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How To Deal With Dog Fear of Strangers

Dog Fear of Strangers

Fear of strangers is a situation that is very serious and should be treated with behavior modification. While you are treating his behavior, it is imperative that you manage him around strangers . Every time he is exposed to the fearful situation, the behavior becomes deeper ingrained and will be harder to modify; along with being risky and absolute unfair to your dog.

In order to modify a fearful dog’s behavior, you have to change your dog’s emotional response to the scary situations. You are changing your dog’s fear response to a positive response when the stranger approaches. This is done through a slow process of systematic desensitization and counter.
Each person has their comfort zone. Once someone violates our comfort zone, our body language changes, we back away, put our hands up, warn the other person to back up and if all of those warning are ignored, we will either retreat or make the other person retreat with violence.

Now imagine, every time someone entered your comfort zone and when you started giving off your warnings, your friend poked you in the arm and forced you to stand there and be nice when all you want to do is get away. You certainly don’t feel that things are fine, you feel threatened! If this is repeated often, one or more of the following will happen, you will drop your warning system altogether and just go to violence, your zone will get bigger and bigger and you will start to feel threatened unless the person is farther and farther away, you will start to avoid your friend, you won’t trust your friend any longer, or you will lash out at your friend.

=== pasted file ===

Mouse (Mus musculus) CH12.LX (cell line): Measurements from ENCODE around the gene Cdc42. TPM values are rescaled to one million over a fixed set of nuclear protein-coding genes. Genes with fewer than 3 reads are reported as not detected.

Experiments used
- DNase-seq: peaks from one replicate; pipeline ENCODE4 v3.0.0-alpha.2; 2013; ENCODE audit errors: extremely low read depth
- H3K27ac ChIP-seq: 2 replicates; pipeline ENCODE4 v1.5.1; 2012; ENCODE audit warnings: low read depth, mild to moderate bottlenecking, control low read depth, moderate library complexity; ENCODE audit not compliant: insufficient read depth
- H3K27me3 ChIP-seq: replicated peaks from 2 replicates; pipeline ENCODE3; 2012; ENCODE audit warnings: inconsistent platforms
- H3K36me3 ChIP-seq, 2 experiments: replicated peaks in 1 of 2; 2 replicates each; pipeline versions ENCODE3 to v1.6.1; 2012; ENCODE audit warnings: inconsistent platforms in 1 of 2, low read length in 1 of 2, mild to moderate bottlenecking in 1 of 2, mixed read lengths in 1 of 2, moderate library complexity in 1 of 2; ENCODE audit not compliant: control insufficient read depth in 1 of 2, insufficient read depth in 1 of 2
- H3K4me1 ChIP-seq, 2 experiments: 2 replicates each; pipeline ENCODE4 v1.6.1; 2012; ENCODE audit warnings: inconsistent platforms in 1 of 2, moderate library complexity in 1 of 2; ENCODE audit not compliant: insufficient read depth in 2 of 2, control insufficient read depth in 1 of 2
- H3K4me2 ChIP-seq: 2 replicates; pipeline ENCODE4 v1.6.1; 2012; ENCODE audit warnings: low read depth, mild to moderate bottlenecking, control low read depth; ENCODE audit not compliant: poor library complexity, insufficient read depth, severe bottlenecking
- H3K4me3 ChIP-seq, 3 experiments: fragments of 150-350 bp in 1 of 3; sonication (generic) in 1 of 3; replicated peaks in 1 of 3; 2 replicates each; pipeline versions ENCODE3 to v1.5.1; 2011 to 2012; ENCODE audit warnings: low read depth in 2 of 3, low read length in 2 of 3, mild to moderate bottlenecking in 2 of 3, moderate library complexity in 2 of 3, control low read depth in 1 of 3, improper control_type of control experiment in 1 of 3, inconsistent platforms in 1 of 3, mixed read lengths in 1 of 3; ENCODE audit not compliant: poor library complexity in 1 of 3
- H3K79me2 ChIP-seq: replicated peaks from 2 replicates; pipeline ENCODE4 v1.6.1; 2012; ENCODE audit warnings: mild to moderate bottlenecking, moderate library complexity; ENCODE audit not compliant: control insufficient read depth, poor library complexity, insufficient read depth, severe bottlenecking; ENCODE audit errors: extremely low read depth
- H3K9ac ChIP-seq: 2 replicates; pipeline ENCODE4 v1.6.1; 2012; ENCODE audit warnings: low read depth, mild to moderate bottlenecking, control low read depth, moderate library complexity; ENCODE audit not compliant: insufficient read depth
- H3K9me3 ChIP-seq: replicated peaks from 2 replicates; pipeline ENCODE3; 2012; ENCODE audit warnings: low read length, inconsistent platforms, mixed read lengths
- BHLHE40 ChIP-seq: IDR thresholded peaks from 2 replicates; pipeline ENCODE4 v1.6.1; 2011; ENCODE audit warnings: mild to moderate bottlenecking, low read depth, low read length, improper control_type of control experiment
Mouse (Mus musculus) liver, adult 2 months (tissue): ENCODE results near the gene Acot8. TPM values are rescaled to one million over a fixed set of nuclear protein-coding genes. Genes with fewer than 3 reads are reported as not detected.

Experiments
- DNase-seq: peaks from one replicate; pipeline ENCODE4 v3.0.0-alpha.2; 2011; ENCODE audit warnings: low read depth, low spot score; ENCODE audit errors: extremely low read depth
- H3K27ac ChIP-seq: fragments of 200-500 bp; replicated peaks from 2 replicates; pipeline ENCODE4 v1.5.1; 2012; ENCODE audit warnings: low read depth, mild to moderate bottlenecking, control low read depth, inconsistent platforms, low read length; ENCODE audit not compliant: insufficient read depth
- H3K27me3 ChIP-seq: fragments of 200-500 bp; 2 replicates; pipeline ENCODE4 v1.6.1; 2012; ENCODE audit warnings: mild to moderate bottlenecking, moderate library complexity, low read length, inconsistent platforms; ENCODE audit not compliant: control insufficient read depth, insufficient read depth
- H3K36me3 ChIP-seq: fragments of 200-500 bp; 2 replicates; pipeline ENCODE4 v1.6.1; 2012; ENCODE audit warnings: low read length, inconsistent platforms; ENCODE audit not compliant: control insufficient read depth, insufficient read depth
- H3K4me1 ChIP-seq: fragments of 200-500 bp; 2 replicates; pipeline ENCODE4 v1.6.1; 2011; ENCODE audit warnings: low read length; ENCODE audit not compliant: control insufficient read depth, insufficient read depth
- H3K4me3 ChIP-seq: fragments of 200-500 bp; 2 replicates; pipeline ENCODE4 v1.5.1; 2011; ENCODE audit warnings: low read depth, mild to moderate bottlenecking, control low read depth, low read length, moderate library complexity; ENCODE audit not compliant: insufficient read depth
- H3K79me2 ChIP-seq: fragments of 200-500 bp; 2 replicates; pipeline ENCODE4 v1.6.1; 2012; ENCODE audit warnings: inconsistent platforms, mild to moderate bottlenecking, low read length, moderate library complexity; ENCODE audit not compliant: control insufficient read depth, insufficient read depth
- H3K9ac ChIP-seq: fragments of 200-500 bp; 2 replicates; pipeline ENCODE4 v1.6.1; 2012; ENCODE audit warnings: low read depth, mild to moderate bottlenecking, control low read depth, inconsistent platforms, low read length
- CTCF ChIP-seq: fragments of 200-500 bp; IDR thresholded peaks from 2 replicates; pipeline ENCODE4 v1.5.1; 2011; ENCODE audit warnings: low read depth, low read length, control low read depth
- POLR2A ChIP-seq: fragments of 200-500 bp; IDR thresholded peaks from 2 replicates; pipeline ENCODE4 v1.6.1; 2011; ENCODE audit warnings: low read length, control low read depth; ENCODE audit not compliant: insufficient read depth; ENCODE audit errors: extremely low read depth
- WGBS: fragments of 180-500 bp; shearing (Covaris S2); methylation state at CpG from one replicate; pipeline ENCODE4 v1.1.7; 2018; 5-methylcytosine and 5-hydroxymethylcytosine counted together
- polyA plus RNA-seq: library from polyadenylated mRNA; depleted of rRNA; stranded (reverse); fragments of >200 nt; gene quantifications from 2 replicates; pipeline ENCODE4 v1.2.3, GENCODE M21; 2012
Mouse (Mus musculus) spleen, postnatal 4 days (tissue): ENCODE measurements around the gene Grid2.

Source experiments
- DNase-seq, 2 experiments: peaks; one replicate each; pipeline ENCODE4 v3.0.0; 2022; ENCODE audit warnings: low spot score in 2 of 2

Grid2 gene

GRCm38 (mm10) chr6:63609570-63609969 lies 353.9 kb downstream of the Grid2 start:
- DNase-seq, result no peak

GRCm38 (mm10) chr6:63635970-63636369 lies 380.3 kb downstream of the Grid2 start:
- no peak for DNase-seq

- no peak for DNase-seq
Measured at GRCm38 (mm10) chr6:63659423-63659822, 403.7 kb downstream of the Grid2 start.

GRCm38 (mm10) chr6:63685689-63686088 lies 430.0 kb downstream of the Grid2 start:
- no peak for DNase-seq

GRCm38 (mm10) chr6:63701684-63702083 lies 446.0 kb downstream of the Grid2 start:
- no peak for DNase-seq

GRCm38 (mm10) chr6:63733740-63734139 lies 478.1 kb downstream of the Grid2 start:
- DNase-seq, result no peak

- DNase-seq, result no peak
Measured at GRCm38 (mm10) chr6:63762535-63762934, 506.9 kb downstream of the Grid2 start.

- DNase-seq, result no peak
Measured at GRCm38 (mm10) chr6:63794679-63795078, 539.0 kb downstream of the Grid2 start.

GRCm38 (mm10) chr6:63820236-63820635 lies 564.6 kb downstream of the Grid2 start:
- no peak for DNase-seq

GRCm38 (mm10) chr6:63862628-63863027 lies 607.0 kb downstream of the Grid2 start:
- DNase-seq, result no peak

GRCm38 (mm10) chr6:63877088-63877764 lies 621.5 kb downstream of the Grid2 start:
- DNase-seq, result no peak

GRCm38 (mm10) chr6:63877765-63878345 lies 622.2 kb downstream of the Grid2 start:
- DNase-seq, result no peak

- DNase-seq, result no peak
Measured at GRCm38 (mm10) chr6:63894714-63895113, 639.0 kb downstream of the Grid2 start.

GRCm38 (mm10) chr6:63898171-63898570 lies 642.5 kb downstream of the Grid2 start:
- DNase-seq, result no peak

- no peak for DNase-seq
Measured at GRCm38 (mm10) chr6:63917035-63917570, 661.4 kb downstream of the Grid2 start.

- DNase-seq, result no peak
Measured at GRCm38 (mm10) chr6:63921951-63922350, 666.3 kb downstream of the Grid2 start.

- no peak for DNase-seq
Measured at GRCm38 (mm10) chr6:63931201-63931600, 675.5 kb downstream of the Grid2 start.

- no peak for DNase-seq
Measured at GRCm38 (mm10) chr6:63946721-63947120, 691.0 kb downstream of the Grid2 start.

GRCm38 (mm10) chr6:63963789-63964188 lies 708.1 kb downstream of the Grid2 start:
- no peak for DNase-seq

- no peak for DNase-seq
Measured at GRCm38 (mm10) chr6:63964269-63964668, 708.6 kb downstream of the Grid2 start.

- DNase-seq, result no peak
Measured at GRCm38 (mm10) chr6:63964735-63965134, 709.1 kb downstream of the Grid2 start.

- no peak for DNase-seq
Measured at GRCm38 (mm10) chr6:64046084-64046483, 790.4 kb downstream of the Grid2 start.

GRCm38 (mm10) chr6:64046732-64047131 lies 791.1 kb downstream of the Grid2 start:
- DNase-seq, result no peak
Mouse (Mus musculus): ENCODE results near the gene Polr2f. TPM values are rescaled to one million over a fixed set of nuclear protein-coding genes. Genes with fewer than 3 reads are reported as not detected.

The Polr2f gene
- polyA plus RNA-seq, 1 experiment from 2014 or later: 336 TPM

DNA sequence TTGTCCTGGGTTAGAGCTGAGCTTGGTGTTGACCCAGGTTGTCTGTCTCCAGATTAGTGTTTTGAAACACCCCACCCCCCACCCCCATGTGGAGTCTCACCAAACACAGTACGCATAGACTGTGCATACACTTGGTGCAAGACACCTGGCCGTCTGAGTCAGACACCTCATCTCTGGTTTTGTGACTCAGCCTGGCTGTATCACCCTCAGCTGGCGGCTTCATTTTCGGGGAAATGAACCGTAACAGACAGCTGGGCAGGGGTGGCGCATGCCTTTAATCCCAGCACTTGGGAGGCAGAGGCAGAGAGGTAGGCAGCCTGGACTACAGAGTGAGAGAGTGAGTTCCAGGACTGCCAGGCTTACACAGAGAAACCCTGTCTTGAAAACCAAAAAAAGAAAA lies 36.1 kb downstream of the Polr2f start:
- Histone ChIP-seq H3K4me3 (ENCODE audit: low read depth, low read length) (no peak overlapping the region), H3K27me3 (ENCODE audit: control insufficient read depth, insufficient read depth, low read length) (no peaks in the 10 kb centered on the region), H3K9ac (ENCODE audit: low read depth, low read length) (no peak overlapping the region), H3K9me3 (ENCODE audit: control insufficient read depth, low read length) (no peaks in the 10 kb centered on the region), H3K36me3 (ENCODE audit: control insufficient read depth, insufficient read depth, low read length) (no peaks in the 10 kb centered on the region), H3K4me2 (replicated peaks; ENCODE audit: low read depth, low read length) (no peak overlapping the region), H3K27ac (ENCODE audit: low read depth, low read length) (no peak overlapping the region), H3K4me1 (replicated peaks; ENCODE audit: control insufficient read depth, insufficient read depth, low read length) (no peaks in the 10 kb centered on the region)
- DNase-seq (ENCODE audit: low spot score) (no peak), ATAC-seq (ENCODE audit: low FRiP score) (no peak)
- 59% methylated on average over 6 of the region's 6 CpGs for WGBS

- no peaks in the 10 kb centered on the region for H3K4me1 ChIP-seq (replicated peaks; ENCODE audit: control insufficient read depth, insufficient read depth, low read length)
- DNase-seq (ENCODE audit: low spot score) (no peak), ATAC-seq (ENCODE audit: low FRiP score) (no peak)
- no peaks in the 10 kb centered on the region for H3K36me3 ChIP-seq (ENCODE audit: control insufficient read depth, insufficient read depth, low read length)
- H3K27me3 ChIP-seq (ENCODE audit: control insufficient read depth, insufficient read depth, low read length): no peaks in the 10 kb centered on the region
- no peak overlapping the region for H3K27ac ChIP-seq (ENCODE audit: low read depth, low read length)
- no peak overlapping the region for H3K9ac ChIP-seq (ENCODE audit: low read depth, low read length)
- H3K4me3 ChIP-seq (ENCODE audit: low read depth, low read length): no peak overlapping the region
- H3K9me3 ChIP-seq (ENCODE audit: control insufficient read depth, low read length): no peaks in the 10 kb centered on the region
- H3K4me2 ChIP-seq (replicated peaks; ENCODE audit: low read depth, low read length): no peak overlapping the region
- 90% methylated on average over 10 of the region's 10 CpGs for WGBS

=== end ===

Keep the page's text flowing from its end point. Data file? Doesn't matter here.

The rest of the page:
This situation is very similar to dogs that have a fear of strangers, or any stimuli that is scary to the dog. I constantly see and hear about people forcing their fearful dogs to interact with strangers and/or punishing them for growling at the stranger. As in the above scenario, the well meaning owner is playing the role of the friend - causing the dog more psychological suffering, increasing aggression, and teaching the dog that their owner is not to be trusted.
First, you need to realize that your dog’s growl is a warning to you and everyone around that he is uncomfortable with the situation he finds himself in.
Your job as his protector and friend is to help him feel safe!

Listen to him when he is clearly telling you he is uncomfortable and remove him from the situation in his time of need. Do not let strangers approach him, even if they insist! Dogs that are pushed past their comfort zone will bite.
Usually your dog’s growl is not his first sign of being uneasy. Learning and paying attention to your dog’s body language should be something you do so often it becomes second nature.
When a stranger approaches, your fearful dog has two options:
Retreat or make the stranger retreat!
So, if you have a fearful dog, the bottom line is — hire a professional trainer and address the situation sooner rather than later. Be sure the trainer use positive reinforcement methods and choose one that you have a connection with or whose methods you feel most comfortable with. With some work and commitment you can change your dog’s fear response to a happy .
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Jim Anderson has been training pets for over 30 years. He offers in home training, behavior consulting and private obedience classes for dogs.